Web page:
34.      As regards the normal value of the LAMs, the Council stated in the definitive regulation that, following a further analysis of all the information obtained from the producer in Iran, it had to be concluded that that information was incomplete and/or inconsistent and therefore could not be used as the basis for the calculation of the normal value of the LAMs at the definitive level. Recourse was therefore had to another reasonable basis for the calculation of the normal value, in accordance with Article 2(7)(a) of the basic regulation. In that regard, it is stated in the definitive regulation that, due to a lack of information from other third countries in which LAMs are produced, the view was taken that the data available from the complaint and from the Community industry constituted the most reasonable basis on which to establish the normal value of LAMs at the definitive level. The definitive regulation further indicates that adjustments were made to reflect specific verified data obtained during the investigation, in particular concerning prices of raw materials and freight.

35.      The export price was established in accordance with the method described in the provisional regulation.

36.      The General Court went on to state at paragraph 24 of the judgment under appeal:

‘According to the definitive regulation, the normal vale and the export prices were compared at ex‑factory level and at the same level of trade. For the purpose of a fair comparison between the normal value and the export price, as regards the applicant, contrary to the first allegation set out in its letter of 3 March 2006, the adjustment to WWS’ export price in accordance with Article 2(10)(i) of the basic regulation was maintained. The Community institutions confirmed their position that the relationship between the applicant, on the one hand, and LECO and WWS, on the other, was similar to that of a trader working on a commissions basis. However, an examination of the applicant’s second allegation in the letter of 3 March 2006, to the effect that some of LECO’s and WWS’s sales expenses had been counted twice, confirmed that a clerical error had been made in the calculation of those expenses. This led to WWS’s deduction for SG&A expenses being reduced from 18.6% to 3.2%. Ultimately, the adjustment effected by the Community institutions consisted in a deduction of 3.2% from the export price, by way of, inter alia, WWS’s direct‑sales, administrative and other general expenses, 1.8% for LECO, and 5% as the profit margin for the two companies together.’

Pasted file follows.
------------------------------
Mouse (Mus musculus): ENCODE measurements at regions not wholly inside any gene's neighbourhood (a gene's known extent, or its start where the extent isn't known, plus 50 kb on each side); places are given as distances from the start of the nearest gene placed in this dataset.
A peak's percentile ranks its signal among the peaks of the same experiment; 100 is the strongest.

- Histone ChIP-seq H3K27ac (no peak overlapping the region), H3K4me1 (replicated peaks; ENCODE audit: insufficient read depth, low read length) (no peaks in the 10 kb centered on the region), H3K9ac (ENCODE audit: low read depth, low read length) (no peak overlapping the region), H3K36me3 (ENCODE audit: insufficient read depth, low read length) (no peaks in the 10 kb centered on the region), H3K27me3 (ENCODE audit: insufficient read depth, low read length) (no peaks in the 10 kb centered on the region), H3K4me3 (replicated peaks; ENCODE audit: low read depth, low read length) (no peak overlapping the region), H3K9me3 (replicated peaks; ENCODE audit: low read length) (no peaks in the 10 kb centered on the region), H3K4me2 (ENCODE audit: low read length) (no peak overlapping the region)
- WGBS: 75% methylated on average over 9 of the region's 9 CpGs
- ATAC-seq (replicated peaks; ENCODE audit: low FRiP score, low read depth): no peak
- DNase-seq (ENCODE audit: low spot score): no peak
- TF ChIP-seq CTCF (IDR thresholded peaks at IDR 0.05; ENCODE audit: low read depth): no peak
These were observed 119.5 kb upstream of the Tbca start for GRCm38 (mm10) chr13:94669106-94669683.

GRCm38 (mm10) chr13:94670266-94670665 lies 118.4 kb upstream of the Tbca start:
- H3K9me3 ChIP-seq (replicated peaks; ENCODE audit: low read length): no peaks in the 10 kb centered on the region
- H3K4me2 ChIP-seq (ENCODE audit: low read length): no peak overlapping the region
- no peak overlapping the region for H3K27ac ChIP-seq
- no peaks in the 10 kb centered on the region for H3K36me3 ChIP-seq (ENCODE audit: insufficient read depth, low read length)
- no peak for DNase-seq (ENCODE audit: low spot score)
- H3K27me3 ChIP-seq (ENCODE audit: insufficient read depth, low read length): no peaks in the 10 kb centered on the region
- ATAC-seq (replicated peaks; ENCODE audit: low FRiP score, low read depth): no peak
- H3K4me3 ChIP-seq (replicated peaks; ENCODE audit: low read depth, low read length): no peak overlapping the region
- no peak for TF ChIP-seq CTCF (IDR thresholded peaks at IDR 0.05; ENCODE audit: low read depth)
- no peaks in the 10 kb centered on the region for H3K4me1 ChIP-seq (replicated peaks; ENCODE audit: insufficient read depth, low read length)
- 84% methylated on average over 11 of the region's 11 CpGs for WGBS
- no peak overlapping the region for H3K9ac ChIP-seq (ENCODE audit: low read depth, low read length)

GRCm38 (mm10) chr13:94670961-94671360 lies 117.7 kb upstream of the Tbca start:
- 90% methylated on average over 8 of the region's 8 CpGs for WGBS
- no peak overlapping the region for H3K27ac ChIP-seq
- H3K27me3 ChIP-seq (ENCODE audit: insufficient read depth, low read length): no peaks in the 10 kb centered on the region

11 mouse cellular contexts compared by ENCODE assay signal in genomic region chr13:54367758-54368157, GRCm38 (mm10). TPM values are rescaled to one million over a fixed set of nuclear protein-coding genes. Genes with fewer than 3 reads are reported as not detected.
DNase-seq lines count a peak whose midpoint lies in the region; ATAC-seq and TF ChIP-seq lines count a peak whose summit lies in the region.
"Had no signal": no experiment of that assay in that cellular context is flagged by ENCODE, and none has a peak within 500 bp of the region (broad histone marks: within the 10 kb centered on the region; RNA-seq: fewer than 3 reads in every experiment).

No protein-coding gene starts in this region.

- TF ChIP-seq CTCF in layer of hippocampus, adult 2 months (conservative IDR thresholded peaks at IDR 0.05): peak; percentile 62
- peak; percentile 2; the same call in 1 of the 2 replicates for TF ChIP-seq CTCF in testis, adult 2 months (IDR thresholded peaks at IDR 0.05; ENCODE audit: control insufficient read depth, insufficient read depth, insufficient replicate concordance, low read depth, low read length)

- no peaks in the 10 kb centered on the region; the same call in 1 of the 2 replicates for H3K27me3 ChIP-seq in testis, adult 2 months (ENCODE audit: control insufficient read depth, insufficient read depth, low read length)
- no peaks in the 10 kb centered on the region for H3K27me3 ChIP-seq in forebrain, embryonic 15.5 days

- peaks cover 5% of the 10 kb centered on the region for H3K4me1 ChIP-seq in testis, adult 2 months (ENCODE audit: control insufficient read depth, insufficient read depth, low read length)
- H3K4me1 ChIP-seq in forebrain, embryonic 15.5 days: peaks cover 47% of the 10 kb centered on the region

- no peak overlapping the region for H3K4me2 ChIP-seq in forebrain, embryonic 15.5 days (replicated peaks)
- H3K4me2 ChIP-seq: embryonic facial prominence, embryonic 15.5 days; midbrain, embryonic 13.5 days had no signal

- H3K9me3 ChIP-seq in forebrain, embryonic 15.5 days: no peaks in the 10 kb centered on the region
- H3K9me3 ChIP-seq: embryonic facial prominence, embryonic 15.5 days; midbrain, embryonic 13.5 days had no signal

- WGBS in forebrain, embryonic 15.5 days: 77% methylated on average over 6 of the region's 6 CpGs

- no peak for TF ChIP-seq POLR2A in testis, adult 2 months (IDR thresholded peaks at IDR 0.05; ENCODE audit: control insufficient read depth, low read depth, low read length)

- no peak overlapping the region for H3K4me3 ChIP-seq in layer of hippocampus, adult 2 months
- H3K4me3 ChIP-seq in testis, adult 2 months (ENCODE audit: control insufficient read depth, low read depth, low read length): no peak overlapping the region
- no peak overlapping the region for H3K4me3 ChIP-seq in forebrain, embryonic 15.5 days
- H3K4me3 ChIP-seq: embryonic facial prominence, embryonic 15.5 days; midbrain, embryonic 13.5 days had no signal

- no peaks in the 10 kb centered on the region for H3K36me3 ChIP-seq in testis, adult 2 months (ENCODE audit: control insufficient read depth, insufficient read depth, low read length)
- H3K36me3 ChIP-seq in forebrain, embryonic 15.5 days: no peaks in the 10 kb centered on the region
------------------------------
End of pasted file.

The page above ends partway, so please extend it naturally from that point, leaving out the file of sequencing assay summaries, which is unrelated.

C –    The relevant grounds of the judgment under appeal

37.      By application lodged at the Registry of the General Court on 19 October 2006, the appellant brought an action before that court for annulment of the definitive regulation, in so far as the regulation applies to it, and for an order that the Council pay the costs.

38.      It put forward two pleas in law in support of that action. In the first part of the first plea, it submitted that the definitive regulation was flawed because it infringed Article 2(10) of the basic regulation, in that the institutions compared the normal value and the export price of LAMs at different levels of trade.

39.      The arguments put forward by the appellant and the relevant grounds of the General Court are set out at paragraphs 34 to 53 of the judgment under appeal. They are as follows:

‘The first part: infringement of Article 2(10) of the basic regulation

–        Arguments of the parties

34      The applicant maintains, in essence, that, in making an adjustment for direct-sales, general and administrative expenses, and for LECO’S and WWS’s profits, to the export price of the LAMs produced by it, the institutions compared the normal value and the export price at different levels of trade, thereby infringing Article 2(10) of the basic regulation.

35      The applicant begins by observing that, according to the definitive regulation, the normal value of the LAMs was determined on the basis of the data available in the complaint [and] from the Community industry. The applicant states in this regard that that determination must have been made according to the principles of the basic regulation, in particular those laid down in Article 2(1) and (3) of that regulation. Under those provisions, the normal value of the products should correspond to the price of the products as sold on the domestic market, which must be more than the costs of manufacture plus SG&A expenses.

36      In support of this argument, the applicant cites Case 250/85 Brother Industries v Council [1988] ECR 5683, paragraphs 15 to 18, in which the Court of Justice noted that the purpose of constructing normal value is to determine the selling price of a product as it would be if that product were sold in its country of origin or in the exporting country. The applicant observes in that regard that the sales price of the LAMs manufactured by it on the Chinese market is WWS’s starting price because, as it stated in a number of sections of the questionnaire sent to it by the Commission at the start of the investigation procedure, WWS sells all of its production, whether destined for China or for export.